Smarter buildings are about more than comfort
Having been in the building industry for over 30 years, I can tell you that it’s one of the slowest industries to see change. For decades, heating and cooling have been some of the greatest innovations that have allowed us to conquer environments that are difficult to live in around the globe. Even now, 99% of buildings are still controlled by using only one element of human comfort – temperature. We really need to ask ourselves, how can a building be smart when there is only one point of data in which to control them?
If we think about the modern car, it has a backup camera, proximity sensors, cooling by seating location, heated seats/steering wheel, whilst also having air based heating and cooling. Smart screens and sensors inside and outside of most cars will one day, probably not too far away, allow them to be completely self driving. With a slowness to adapt, commercial and residential buildings are like driving a car from the 1970s. There is just the speedometer to tell you how fast you are going, but not much else in the way of information or control. There isn’t even an engine light. We can equate modern buildings to old cars, because IoT is only just now slowly making its way into buildings.
Internet of things devices that use indoor air quality data have the greatest potential impact on our lives in buildings. Imagine a building that can be controlled by how many people are in spaces (therefore saving energy), by using CO2. By monitoring indoor air quality, one can also respond to chemicals in the air, dust from inside and outside and with sound, light and humidity sensors to improve your comfort, safety and wellbeing.
A building that uses indoor air quality to set controls goes so much further than a building that only uses a thermostat. By using this data monitoring, you can control for occupancy, reduce risk, and really start getting more efficient.
Dynamic ventilation (sometimes called demand control ventilation) is one of those easy to do things that can save between 10-40% of a building’s energy use. Most commonly this is done using CO2 which can tell you how many people are in a space. Because people breathe CO2 at a constant rate you can use it to tell how many people are in a space. That means you can now heat and ventilate without guessing. But you can also do this monitoring using chemicals and dust in industrial applications. In many instances, fans and filters will just run constantly in a facility to address both chemicals and dust. Being able to sense what is in the air and saving fan energy by responding to what can’t be seen, goes a long way toward both energy savings and human health.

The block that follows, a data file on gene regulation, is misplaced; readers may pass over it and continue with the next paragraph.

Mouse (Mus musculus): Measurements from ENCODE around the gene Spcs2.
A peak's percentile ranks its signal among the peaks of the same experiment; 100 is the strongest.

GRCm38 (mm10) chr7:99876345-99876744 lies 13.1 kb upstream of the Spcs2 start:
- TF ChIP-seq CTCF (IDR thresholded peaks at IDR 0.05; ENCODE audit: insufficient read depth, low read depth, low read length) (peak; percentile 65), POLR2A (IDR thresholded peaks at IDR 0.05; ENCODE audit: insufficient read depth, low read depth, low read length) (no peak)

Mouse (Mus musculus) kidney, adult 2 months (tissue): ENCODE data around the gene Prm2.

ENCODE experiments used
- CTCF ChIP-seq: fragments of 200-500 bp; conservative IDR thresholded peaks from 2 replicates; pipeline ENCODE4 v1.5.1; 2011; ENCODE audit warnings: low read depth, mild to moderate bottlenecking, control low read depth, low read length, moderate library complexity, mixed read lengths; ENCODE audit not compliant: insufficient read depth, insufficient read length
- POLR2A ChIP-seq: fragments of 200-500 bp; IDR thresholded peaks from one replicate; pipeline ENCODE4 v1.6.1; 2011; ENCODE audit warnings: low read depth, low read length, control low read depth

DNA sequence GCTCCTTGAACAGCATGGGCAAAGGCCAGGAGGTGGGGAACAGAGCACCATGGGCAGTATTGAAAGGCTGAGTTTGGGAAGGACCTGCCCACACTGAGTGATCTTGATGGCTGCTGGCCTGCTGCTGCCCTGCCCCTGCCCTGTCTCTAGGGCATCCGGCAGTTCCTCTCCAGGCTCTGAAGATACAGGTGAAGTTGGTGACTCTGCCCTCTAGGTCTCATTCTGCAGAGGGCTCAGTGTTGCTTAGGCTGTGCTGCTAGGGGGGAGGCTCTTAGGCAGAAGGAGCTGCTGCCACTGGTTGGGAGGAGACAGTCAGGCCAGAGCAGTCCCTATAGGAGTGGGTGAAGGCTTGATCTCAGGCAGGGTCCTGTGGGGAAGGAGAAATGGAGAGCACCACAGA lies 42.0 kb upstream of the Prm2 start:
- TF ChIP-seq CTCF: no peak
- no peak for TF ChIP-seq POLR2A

IoT sensors also allow a facilities team to be able to know where to focus their day. We’ve seen many times where someone will use a piece of paper against a vent to tell whether air is coming out of it (the paper moves if air is flowing). A sensor can do this job much more efficiently and with far greater accuracy, because not only can it tell you whether the air is blowing, but also what is in the air. They can tell you how much dust is in the air and whether or not the filters are doing their job. Rather than filter maintenance being on a set schedule, filter maintenance can be done based on demand with dust sensor information.
Over the next few years, existing buildings are going to have to focus heavily on attracting people back into them. The only way to do this is through transparency, by showing people what is happening. And the best way to save time and money is through information from IoT driven data that allows you to plan and optimize all your spaces for comfort, health and efficiency.
This UrIoTNews article is syndicated fromIoTBusinessNews